Designers & Fans

Making games is hard. The hours are long. The work is intellectually demanding. The pay is garbage. So if you’re going to make games you need to love games. You really have to have passion. You have to be a super-fan. If you’re going to devote three to five years of your life to the development of a project you just have to be a hugely passionate devotee of the other games in that genre.

But too much passion can be a bad thing. It drives people to overwork, it makes them demand less than they’re worth and it impairs their judgement.

The Danger of Loving Too Much

It’s natural to love the games that we spend many thousands of hours of our lives playing. And when a designer comes to select a project it’s natural to want to make something akin to thing about which we’re so passionate. We want to bring some of that fun and that joy from our free time into our work. “Wouldn’t it be great?” says the designer “if we could make our own fps!?”. I think everyone who’s ever taken a game seriously can understand that impulse.

I think that this impulse is a trap.

“Love is blind” the saying goes and being too much of a fan of something leads to an inability to criticise honestly. When you hold something too close to your heart any criticism someone makes of that thing becomes a tacit criticism of you and your judgement. If you can’t criticise, if you can’t honestly look at genre in which you’re working and identify real, substantial flaws then how can you find room for improvement?

There’s plenty of criticism around of the kind of “band wagon jumping” games that just copy the most popular franchises in a genre. Right now it’s Mobas before that it was MMOs and before that it was FPS’s and Open-world Sandbox games.

I don’t think these derivative works happen out of cynicism. I think more likely the designers just lack the skill to distance themselves from the games that inspired them. The passion that drives them to make these games has overridden their objectivity and they can’t operate as critics. Which means they can’t find flaws and the can’t find the space innovate or evolve the design.

When this happens you end up making a game that’s substantively the same as the one that inspired you and with nothing to differentiate it you tend to find that there’s no room in the marketplace for a game that already exists. (As evidenced by the scores of now shuttered Mobas and MMOs).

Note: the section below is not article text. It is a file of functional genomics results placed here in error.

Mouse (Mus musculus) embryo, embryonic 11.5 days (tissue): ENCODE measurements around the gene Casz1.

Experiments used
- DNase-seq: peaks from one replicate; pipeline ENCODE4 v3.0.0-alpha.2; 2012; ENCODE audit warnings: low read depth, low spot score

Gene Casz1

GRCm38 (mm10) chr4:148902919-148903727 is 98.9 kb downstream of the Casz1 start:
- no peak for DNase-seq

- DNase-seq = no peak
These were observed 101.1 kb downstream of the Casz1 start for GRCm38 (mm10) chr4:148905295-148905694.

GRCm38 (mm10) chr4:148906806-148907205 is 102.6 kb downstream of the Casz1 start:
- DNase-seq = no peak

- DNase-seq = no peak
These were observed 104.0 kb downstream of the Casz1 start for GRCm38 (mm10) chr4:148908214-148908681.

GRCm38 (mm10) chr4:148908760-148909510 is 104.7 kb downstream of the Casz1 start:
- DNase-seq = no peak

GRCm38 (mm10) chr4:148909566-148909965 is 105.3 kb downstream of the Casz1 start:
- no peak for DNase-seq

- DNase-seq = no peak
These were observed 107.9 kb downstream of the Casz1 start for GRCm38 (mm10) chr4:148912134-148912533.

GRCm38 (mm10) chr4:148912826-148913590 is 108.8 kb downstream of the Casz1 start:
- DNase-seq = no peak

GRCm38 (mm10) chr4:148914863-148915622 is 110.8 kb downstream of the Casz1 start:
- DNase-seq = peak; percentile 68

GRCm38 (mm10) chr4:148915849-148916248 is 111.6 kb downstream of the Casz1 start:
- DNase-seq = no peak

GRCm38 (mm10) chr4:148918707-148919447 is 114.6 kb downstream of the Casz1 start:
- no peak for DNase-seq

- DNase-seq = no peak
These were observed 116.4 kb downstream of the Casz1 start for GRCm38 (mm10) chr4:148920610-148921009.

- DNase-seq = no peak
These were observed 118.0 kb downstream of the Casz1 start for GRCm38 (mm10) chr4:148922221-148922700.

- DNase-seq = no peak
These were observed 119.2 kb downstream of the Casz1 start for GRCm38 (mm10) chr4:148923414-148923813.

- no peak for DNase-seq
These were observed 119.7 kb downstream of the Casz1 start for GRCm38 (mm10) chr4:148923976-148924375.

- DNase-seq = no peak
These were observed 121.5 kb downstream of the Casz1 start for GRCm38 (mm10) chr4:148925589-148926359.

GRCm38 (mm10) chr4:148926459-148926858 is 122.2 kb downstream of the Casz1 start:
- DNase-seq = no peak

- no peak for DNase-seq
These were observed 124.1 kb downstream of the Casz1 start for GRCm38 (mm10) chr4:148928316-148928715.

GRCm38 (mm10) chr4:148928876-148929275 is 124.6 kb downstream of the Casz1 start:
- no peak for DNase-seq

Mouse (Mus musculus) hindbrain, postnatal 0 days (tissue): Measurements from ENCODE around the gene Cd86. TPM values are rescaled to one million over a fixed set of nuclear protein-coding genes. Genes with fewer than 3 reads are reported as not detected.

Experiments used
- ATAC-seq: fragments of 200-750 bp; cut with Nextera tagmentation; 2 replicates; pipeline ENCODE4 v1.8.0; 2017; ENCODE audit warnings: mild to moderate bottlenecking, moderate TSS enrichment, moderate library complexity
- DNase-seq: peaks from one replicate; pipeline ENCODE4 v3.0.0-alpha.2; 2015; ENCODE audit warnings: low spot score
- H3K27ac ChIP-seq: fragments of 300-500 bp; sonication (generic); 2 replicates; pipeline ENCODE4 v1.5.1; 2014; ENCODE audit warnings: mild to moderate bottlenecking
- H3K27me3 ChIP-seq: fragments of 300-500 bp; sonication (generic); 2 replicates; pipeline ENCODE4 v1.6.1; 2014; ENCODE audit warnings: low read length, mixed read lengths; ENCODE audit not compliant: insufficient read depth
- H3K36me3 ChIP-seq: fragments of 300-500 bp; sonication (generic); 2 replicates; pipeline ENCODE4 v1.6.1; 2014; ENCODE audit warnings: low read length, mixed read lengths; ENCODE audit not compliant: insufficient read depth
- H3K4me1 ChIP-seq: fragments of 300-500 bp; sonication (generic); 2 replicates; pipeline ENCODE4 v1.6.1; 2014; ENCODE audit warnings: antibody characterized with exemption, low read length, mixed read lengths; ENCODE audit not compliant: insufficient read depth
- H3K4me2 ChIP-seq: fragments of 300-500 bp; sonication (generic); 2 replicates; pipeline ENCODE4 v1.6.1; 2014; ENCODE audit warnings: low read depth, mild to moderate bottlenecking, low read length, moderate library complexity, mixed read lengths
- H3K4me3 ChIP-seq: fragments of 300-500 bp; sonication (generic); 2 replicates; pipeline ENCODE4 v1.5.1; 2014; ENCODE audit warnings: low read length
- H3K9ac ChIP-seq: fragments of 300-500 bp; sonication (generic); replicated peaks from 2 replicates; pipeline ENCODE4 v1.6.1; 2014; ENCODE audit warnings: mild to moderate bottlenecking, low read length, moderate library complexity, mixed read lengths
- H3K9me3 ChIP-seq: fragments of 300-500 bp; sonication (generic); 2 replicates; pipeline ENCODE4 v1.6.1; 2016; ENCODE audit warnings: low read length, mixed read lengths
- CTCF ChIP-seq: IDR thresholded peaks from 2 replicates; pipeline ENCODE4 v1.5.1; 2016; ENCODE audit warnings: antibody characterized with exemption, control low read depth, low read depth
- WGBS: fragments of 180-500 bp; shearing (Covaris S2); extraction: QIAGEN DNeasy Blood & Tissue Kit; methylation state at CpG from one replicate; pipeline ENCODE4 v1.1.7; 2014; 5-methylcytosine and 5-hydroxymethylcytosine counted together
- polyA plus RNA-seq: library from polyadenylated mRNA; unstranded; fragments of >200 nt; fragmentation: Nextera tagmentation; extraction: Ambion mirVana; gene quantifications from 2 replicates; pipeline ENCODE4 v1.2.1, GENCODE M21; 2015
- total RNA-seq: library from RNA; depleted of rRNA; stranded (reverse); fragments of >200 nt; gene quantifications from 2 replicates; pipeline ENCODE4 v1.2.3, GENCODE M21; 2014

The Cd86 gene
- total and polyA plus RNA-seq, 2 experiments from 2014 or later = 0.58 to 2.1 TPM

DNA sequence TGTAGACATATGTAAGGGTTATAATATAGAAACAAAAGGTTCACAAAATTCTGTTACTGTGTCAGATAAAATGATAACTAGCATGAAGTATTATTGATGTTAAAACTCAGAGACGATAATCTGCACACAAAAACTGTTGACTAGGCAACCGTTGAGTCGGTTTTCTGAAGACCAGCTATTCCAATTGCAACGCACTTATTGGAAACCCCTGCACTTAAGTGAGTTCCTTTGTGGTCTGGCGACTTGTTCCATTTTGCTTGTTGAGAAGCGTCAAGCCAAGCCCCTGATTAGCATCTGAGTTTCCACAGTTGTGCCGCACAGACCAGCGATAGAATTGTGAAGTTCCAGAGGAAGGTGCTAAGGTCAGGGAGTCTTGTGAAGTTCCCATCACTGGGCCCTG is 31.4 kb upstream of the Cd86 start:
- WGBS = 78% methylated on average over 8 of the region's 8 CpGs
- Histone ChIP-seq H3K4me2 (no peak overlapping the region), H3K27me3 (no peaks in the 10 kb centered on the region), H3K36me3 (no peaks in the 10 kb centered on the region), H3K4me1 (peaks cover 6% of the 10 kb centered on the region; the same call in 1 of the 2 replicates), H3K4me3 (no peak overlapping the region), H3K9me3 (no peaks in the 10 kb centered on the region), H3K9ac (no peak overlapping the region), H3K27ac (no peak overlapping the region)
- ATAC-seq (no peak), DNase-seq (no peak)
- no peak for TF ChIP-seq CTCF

Kill your darlings

This is not to suggest that designers should pick a genre about which they’re less passionate for their next project. Instead we should focus on developing the critical skill of being dispassionate and disinterested. Instead of being fans and evangelists looking at the best aspects of the games we love and trying to recreate our favourite moments we should be like scientists or critics.

Calmly, rationally and methodically dismantling the things we’re interested in them to increase our understanding of how they work. And honestly admitting to ourselves when we find mechanics and dynamics that don’t meet our standard of good design.

Too often I see designers twisting themselves into knots trying to argue that black is white and bad is good in order to justify keeping a mechanic that’s strategically shallow, or tedious, or excessively random or that emphasises the wrong kinds of skills. Instead of doing the obvious thing and admitting “Yeah, that’s a bad property of our system and something we’d like to fix.”

Putting my money where my mouth is…

I’d like to start a series where I look at some popular genres and point out some of the big flaws that get glossed over, ignored or given a pass for being “part of the genre” and either point out examples of games that’ve done really well by tackling these problems or suggest my own ideas for how one could approach potentially addressing those issues.

So stay tuned for that…

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